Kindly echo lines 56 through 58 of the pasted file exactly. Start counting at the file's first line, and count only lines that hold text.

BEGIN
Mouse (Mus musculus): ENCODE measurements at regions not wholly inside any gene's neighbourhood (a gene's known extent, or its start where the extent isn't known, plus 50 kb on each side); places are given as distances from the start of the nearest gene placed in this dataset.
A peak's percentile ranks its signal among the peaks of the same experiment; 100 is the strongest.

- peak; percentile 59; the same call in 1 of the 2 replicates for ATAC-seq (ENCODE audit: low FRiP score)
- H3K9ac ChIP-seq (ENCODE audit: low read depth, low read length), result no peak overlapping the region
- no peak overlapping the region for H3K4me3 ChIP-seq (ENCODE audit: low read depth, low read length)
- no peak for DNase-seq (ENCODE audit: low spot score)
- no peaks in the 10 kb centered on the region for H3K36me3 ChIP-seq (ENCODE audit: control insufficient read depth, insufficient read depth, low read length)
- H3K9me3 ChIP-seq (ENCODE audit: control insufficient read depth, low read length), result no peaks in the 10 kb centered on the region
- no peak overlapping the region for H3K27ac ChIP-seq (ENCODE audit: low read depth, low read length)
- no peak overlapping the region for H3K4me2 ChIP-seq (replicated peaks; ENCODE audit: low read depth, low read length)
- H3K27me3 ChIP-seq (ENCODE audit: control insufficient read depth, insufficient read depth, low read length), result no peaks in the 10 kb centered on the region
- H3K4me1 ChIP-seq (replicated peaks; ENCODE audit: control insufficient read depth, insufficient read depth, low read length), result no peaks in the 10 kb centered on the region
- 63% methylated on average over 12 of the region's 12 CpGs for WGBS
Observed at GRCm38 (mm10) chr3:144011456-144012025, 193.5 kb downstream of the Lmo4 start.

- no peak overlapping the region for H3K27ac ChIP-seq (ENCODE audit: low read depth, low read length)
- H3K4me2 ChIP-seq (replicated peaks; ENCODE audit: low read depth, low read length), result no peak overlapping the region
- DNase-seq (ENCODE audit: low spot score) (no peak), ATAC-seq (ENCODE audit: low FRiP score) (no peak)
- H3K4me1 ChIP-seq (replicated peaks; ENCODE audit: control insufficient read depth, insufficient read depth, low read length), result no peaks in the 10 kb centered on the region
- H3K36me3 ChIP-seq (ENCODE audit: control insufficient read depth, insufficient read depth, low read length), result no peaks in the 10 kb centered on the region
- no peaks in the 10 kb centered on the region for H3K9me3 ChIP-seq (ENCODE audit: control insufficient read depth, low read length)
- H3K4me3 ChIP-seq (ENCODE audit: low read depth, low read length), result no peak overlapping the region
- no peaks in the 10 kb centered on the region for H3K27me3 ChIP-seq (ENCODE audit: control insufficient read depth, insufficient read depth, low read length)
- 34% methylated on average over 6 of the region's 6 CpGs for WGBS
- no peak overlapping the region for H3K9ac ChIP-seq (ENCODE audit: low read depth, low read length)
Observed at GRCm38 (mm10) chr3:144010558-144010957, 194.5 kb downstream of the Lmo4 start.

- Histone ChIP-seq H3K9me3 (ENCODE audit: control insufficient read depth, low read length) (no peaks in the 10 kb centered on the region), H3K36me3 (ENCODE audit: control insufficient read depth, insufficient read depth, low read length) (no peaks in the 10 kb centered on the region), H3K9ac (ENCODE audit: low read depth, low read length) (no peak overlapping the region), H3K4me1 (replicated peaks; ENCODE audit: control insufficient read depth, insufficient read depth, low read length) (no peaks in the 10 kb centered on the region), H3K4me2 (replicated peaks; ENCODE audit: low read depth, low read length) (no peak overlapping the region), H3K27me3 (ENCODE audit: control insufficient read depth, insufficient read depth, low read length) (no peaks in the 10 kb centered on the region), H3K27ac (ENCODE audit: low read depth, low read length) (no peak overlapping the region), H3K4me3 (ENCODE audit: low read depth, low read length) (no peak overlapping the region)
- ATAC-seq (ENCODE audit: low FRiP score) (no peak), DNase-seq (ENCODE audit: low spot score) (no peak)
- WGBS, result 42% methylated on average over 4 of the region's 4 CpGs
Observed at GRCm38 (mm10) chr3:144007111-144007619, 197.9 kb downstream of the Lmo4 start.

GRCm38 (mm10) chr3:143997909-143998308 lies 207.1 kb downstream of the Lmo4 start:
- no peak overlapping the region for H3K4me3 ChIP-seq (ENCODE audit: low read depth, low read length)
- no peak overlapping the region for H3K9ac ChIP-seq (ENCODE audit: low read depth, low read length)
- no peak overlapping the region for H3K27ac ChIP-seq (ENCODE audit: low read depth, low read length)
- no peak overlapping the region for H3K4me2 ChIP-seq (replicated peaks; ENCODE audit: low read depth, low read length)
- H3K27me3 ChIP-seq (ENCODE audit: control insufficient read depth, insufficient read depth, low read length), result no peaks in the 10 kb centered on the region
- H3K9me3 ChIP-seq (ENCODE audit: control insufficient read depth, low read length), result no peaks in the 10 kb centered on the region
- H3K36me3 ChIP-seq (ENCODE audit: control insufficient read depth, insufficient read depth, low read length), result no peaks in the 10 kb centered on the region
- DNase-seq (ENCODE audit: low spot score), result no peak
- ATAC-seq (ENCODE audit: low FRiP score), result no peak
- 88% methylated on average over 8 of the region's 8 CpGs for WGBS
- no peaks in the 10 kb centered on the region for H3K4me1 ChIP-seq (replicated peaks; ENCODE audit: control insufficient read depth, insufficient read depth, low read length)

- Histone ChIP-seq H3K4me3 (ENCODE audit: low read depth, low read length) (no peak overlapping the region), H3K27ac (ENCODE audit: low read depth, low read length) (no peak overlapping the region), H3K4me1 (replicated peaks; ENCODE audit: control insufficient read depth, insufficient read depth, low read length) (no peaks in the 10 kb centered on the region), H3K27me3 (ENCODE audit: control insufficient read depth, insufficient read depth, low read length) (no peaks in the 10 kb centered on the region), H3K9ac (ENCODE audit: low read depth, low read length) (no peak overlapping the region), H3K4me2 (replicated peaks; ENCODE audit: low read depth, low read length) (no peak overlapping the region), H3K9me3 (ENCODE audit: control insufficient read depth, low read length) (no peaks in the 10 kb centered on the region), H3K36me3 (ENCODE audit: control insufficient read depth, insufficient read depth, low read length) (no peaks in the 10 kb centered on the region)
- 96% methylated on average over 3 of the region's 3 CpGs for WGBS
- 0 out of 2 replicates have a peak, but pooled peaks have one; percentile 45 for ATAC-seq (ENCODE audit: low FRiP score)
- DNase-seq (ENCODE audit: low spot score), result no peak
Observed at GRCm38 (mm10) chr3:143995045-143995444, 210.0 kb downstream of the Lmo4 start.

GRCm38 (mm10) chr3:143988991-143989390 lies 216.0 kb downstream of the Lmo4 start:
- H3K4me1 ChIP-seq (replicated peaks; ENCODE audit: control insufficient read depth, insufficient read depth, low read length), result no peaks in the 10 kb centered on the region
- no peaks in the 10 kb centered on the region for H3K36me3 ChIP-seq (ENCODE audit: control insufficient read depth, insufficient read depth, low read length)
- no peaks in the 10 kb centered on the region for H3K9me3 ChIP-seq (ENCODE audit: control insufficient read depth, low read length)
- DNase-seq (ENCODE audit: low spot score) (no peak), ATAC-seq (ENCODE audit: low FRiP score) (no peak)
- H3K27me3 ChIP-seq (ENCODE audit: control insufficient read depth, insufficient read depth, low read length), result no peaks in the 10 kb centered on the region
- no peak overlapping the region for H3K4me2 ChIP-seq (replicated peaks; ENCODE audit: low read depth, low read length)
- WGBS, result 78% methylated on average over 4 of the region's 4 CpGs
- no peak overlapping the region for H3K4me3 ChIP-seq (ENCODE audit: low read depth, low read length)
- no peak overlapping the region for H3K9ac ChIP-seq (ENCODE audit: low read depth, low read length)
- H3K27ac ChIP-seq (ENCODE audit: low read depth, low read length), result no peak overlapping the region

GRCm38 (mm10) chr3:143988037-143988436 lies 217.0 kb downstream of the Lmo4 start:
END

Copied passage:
- no peak overlapping the region for H3K9ac ChIP-seq (ENCODE audit: low read depth, low read length)
- H3K27ac ChIP-seq (ENCODE audit: low read depth, low read length), result no peak overlapping the region

GRCm38 (mm10) chr3:143988037-143988436 lies 217.0 kb downstream of the Lmo4 start: